‘Dual Gift Winner Relives The Dream……’ by KB Hill


‘Oh how warm the summer night

As athletes gather beneath the light,

The arena is dimmed for the final race,

The runners are ready and take their place.

‘Does he remember the tension out on the line,

Leaving the blocks right on time,

Legs stretched out in motion,

Running like a machine,

Did he really win,

Or was it a dream………..’




You’d be hard-pressed to find a greater advocate of the Wangaratta Athletic Carnival than Jason Boulton.


Back when he was a ‘whippersnapper’, he’d count off the days leading up to each Australia Day weekend. Give him a chance and he’ll recount the deeds of those champion cycling locals Woodsy and Clarkey, and regale you with tales about big names like Steven Pate, who could gather up the field in the back straight and sweep to victory.


And, of course, not to forget those charismatic woodchoppers.


But he was completely captivated by the athletes: “When the floodlights would focus on the Gift track and the field was introduced, a hush would fall over the huge crowd – the atmosphere was electric,” he says.


He remembers one occasion, as an 11-year-old, that perhaps fired his ambitions to become a pro runner.


He’d been swimming down at the Ovens River and popped in to catch a glimpse of the Showgrounds One Carnival-eve. “A big American negro by the name of Kipper Bell was practising his starts and got yapping to me…….Geez, could he run !…….I think he’d won a Powderhall Gift in Scotland a few months earlier……He certainly left an impression on me….”




Jason had shown some talent in Little Athletics, drifted off to try cricket for a couple of years, played in a Junior League footy flag for Centrals, then had a season with Wangaratta Thirds.


But footy was off the agenda when he underwent three shoulder reconstructions. Besides, he’d started a building apprenticeship with L.H.Brown Constructions. Running seemed a much sounder sporting option for the young fellah.


But still the shoulders continued to cause him grief. He was at Keilor, limbering up for a 100m race once, when it popped out. He was desperately trying to knock it back into place. Greg O’Keeffe, who was competing in the same heat, said: “You’d better pull out. The stewards will think you’re putting one over ‘em.”


“But I just stabilised the arm with my other hand and ran okay, actually. Finished just out of a place, I think.”


He fitted in like a glove on the pro circuit, training firstly with Jack Gannon and Scotty Hargreaves, then under Bernie Grealy………And began to chalk up a few wins.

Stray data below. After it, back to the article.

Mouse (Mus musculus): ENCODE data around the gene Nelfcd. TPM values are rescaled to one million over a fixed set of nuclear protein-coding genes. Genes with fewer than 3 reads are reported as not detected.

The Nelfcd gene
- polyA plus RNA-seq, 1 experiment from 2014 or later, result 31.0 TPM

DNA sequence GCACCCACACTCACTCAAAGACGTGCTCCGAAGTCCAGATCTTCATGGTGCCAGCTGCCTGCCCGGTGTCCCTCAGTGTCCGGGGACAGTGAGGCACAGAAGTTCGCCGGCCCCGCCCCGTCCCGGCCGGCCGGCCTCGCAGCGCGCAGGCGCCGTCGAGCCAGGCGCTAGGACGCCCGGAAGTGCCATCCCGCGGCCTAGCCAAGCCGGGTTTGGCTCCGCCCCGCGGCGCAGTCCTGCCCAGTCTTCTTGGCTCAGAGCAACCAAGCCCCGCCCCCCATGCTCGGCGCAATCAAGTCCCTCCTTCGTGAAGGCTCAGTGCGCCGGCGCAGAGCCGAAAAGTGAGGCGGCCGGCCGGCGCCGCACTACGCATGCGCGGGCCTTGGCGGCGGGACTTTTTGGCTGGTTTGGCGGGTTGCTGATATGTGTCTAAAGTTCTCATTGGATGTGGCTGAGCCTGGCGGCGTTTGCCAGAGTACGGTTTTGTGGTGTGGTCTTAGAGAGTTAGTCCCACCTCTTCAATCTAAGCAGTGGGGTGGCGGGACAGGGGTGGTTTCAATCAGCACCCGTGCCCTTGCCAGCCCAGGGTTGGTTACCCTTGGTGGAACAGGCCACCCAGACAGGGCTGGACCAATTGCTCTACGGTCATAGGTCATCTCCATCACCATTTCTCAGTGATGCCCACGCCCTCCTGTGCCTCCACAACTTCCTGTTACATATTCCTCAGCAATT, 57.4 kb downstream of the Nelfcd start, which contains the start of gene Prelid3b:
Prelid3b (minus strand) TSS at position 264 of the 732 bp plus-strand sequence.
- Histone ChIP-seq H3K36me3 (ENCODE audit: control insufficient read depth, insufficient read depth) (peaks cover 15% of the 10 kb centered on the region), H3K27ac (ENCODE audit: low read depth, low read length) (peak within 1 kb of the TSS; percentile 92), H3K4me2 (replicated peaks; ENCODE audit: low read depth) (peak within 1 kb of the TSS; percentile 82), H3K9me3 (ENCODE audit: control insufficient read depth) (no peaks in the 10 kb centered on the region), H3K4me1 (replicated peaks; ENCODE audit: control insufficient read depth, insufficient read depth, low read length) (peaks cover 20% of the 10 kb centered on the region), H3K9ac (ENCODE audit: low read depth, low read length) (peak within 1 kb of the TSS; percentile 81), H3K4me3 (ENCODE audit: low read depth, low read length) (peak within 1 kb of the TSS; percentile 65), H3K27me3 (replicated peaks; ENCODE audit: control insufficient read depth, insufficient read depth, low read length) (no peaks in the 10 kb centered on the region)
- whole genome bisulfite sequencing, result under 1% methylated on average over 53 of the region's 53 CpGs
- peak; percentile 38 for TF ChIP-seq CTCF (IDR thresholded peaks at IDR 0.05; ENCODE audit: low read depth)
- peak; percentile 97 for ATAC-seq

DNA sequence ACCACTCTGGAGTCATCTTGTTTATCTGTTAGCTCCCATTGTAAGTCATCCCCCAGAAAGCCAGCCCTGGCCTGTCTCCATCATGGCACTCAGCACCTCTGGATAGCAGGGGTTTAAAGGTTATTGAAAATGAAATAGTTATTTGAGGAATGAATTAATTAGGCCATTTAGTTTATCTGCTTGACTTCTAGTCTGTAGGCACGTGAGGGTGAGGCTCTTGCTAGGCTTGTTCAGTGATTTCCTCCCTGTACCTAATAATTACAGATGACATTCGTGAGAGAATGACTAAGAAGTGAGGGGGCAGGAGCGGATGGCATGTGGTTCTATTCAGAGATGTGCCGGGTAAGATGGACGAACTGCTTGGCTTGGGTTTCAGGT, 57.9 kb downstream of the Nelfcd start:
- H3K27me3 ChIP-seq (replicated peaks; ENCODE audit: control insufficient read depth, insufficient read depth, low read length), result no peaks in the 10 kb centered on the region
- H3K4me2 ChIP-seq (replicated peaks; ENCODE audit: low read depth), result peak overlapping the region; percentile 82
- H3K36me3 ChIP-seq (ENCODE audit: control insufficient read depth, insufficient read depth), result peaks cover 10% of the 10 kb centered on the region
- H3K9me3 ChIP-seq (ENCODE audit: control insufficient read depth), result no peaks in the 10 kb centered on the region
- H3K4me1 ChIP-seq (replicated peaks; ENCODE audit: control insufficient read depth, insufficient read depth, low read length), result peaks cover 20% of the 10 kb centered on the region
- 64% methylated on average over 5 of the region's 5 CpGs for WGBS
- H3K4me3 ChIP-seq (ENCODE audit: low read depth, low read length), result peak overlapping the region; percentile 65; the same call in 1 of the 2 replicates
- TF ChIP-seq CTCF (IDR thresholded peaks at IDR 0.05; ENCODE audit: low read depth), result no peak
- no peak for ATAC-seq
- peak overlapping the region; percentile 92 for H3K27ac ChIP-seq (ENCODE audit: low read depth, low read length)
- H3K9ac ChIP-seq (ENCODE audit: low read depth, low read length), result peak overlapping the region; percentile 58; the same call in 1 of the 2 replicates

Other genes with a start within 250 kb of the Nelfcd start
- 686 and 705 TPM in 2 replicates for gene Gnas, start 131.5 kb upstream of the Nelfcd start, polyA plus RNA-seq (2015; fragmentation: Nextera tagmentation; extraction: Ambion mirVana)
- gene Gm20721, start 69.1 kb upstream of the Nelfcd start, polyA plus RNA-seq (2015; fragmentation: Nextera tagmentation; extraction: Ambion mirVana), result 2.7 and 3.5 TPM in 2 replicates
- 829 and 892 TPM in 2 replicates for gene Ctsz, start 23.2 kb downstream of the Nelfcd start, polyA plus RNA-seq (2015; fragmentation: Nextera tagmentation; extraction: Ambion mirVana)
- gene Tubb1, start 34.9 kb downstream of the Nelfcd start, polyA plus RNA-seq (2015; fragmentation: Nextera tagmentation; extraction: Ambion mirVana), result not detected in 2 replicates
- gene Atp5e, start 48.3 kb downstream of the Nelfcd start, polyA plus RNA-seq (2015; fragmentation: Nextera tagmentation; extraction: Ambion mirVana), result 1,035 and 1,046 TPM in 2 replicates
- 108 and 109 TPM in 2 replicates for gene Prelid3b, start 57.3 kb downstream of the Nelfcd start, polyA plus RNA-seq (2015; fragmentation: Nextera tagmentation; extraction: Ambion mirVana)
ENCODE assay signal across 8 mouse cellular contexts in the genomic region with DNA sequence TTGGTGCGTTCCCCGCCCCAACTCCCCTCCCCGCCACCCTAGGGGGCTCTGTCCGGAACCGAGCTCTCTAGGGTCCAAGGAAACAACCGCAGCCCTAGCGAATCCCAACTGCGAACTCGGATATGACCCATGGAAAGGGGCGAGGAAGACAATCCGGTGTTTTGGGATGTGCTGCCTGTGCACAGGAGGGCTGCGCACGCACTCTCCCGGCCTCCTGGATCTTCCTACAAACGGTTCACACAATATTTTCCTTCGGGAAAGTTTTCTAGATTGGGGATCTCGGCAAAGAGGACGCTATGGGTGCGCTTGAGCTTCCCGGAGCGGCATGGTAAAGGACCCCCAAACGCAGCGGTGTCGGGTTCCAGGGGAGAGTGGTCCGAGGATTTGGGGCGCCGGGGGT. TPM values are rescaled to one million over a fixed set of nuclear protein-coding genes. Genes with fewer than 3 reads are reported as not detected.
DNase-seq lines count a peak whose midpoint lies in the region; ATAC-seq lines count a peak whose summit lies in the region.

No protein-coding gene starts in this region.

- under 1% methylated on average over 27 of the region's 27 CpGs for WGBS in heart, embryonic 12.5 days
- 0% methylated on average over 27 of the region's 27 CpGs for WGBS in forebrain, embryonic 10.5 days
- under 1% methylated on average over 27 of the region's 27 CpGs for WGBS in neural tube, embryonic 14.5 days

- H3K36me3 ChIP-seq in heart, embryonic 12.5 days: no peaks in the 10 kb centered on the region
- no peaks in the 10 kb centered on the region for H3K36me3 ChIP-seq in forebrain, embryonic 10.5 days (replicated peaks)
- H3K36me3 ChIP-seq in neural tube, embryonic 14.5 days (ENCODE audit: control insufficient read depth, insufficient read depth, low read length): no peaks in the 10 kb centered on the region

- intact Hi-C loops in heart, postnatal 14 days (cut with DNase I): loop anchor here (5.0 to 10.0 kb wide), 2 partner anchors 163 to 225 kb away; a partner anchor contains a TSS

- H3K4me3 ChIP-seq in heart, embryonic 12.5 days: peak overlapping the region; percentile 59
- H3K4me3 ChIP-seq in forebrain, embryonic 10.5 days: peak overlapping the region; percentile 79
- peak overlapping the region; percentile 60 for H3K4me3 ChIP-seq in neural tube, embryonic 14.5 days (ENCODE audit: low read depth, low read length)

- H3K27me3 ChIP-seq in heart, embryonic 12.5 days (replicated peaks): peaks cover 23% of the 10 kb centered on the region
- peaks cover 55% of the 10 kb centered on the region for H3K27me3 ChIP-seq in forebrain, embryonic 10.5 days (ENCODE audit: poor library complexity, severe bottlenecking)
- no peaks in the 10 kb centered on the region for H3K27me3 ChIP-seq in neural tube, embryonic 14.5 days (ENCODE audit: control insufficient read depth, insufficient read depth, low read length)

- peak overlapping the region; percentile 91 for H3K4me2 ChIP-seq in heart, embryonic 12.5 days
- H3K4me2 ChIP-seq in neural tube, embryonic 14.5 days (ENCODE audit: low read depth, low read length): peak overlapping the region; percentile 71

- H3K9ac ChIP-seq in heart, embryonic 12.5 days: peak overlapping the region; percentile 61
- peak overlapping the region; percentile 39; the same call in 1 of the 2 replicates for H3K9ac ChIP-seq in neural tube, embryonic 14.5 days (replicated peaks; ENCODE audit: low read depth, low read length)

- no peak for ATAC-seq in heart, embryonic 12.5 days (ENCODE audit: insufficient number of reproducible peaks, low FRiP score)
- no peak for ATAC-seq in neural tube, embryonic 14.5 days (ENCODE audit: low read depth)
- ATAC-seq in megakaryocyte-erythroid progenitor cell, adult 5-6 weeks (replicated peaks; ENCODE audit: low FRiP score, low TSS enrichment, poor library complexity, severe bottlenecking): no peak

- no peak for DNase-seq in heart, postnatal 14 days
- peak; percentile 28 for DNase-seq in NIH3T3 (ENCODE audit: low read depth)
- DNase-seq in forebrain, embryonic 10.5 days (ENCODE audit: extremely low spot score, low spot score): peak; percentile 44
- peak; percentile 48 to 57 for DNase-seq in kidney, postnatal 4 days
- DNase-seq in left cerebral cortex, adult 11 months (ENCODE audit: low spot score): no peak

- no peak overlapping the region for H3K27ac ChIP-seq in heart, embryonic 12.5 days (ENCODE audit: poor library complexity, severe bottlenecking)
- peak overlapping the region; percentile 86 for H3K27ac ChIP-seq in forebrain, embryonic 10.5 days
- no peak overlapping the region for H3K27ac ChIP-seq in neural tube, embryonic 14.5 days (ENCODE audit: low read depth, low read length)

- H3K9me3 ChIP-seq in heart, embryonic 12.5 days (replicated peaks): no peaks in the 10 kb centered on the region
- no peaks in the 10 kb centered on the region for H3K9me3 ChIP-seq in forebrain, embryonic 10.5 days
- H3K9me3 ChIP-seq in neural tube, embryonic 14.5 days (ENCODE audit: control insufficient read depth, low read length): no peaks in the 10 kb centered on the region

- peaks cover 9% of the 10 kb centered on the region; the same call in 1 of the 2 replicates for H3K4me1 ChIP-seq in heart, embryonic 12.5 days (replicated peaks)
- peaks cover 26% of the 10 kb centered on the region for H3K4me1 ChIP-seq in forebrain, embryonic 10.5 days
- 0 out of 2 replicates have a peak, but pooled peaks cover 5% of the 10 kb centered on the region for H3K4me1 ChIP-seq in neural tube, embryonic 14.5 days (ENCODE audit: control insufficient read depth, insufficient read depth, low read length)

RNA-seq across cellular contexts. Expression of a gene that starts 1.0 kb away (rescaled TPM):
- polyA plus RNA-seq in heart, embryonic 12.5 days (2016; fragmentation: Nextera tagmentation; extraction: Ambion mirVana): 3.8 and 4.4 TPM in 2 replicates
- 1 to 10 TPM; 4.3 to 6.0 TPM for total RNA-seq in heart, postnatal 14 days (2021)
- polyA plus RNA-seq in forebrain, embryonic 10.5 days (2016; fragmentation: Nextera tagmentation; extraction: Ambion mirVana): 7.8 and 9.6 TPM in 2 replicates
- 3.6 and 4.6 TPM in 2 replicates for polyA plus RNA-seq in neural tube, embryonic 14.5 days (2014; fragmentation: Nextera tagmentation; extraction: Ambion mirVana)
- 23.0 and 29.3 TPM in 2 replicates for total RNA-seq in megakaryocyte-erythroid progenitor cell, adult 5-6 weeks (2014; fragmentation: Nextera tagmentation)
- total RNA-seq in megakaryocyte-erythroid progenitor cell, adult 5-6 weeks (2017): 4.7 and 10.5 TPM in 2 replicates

Stawell, he says, never held the same appeal for him that it did for most in the running game. He remembers running third in a Bill Howard 100m Novice, and also finishing in third place in the Jack Donaldson 200m Handicap.


“Trouble was, being such a long season, I struggled to stay in one piece. When Stawell came around I was usually stuffed. I made five Gift semis and got beaten on the line one year. That was the closest I came to a Stawell Final.”


“Anyway, Wangaratta was my Stawell.”


By 1996, at Wang, Jason was flying. He took out the 70m Warby Sprint and won his way through to the Gift Final alongside the local veteran – and crowd favourite – Greg O’Keeffe. The thought floated through his mind….Could this be the realisation of a boyhood dream ?


Alas, he finished second, pipped by the Scotchman, Kevin Hanlon, by six inches.


He headed to Sydney for a six-month break not long after, then found work as a builder in Melbourne. It led to him hitching up with well-known trainer Evan Armstrong, who also happened to be Hanlon’s coach.


“I got to know Kevin pretty well,” says Jason. “His is a familiar story. He came out to Australia to run in the ‘95/‘96 season, grew to like the place, and stayed.”


“Training with him brought out the best in me. But Evan Armstrong was a hard taskmaster, very intense. I struggled to stay fit.”


His lead-up to the Wangaratta Carnival in 1997 didn’t provide much cause for excitement. He incurred a slight injury at the Burnie meet over Christmas and performed well-below his best at Ringwood in early January.


The Armstrong stable had Hanlon pencilled in to win back-to-back Gifts. A sizeable portion of the crowd shared that opinion.


But Jason had that ‘feeling’….So did his dad, who had backed him to win.


He grew an extra leg on his home track and won with plenty to spare.


“It was a great feeling. I think it was one of the last occasions that they ran it under the floodlights. I made a few Finals in my time, but Wang smashed them all for atmosphere,” he says.


That blue sash and the colours that he ran in became his proudest possessions. When his brother passed away in 2001, he buried them with the casket…………….




Jason’s love-affair with running waxed and waned. He admits he didn’t get all that enthused about winter training: “Injuries and laziness were my bugbear. I used to retire in April, then get itchy feet in October.”